One of the former three truly old, historical state hospitals in North Carolina, Dorothea Dix Hospital in the state’s capital, Raleigh, is now cleared for completion of its sale to the city of Raleigh. The huge, many hundred acre site, established in the late 1800’s, and named after one of the early American crusaders for improvement in custodial (institutional) mental health care, Dorothea Dix, will proceed with its long debated and fought over sale. The sale will total somewhere around $52 million according to a very recent news story by WRAL ABC Channel 11, of Raleigh.

Why is this of note in the world of mental health reform in this country?

1. There are literally many dozens of old languishing state hospital properties and campuses in this country; many are almost unbelievably operating after perhaps an average lifespan of nearly 150 years, while many others are abandoned ghostly properties. If you are curiious about these architectural gems, or, monstrous relics of bygone eras of ghastly cruel inhumane care, depending upon your beliefs and attitudes toward the always controversial history of mental health care, please search on my favorite bookseller and go to reading search site, Amazon.com and look for books on asylums and state hospitals in America. Fascinating reading for those interested in this sector of esoteric social history if ever there was one.

So many of these properties need to be sold, preserved or whatever, now and in the future as the still active facilities gradually are “phased out,” and replaced by more modern facilities or closed altogether, depending on the need for inpatient public psychiatric beds in each state.

2. They represent a real source of monies, for state and regional/municipal coffers that could be put to good use.

I have been aware that very few of these properties around the country have been sold and converted to helpful assets or capital. There are a number, though honestly speaking, not many, websites that catalog the numbers of abandoned former state mental hospitals slowly proceeding to ruin through abandonment and fiscal and physical neglect. One website through the genealogy organization of RootsWeb, lists perhaps most of the former and current American state psychiatric hospitals state by state. And it unbelievably it offers information on the phenomenon of the “Asylum Tourist.” Sheesh. I appreciate historic sites and beautiful woodwork, antique furniture as much as a geek can. My late father was a master woodworker and proud owner of a “ShopSmith” all his adult life. [If you do not know what that is, well, Google it, or, don’t bother, it really is information will not make you stand out anywhere except at a woodworker’s convention, or in perhaps a Trivia Pursuit championship. But then again, I doubt even the latter.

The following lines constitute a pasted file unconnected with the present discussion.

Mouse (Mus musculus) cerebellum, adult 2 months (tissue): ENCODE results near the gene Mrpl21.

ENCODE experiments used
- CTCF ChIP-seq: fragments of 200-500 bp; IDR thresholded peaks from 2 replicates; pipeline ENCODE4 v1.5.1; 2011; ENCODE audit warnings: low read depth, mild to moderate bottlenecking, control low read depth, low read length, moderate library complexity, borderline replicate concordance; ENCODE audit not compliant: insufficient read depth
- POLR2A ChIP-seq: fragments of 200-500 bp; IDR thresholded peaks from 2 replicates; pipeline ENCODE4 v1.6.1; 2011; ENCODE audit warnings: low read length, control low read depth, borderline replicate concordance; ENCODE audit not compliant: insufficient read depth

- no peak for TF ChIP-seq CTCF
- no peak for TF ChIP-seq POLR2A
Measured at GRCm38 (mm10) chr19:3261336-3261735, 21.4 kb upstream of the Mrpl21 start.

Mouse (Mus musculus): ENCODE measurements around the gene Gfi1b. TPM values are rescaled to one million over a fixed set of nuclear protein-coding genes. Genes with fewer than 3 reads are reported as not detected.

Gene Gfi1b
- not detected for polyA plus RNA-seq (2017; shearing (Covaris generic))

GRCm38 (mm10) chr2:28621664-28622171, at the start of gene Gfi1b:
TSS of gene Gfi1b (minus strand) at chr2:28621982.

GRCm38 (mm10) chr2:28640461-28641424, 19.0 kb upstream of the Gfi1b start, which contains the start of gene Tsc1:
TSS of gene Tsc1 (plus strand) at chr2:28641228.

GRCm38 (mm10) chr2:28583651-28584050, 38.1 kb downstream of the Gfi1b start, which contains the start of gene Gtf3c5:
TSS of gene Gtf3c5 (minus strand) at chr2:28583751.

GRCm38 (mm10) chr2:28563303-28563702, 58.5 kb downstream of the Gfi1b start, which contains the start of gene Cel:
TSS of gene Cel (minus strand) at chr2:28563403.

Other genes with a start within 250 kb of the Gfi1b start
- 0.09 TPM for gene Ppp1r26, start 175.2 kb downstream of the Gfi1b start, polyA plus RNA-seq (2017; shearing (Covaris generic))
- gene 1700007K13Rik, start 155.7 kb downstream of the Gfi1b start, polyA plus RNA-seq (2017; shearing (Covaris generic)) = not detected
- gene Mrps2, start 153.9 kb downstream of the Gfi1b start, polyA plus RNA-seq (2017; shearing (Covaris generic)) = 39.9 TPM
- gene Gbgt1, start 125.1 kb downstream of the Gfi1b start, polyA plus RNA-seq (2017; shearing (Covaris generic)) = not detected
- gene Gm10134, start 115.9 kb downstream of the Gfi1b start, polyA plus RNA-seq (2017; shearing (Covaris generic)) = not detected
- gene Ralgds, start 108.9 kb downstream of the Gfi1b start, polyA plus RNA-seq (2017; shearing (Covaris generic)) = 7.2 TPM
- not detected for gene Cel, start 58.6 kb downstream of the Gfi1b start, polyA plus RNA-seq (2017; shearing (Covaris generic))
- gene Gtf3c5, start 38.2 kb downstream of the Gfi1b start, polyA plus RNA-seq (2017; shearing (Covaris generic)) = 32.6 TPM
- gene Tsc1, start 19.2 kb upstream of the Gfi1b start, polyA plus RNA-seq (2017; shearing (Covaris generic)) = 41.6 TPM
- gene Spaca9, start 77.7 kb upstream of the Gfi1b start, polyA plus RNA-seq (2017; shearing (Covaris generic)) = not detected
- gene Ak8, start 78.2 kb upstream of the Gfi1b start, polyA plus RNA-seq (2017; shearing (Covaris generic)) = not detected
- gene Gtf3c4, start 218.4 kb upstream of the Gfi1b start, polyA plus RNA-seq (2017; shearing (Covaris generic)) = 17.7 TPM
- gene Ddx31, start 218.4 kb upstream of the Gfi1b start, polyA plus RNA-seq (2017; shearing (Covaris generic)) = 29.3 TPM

State hospitals always have and had fantastic craftsmanship, furniture, architecture, woodwork etc. Much has been salvaged from closed state hospitals. If you are a “preservationist” like Europe seems to have been in their cultures for hundreds of years, this stuff matters. That’s why we go to Rome, to Paris, to Prague, to see the incomparable buildings, art, statues, gardens and on and on. But if you are a modern, [wasteful?] devotee of the disposable, rapidly obsolescent approach to “things,” then all this is likely drivel and unimportant. I certainly am in the former camp, the older I get.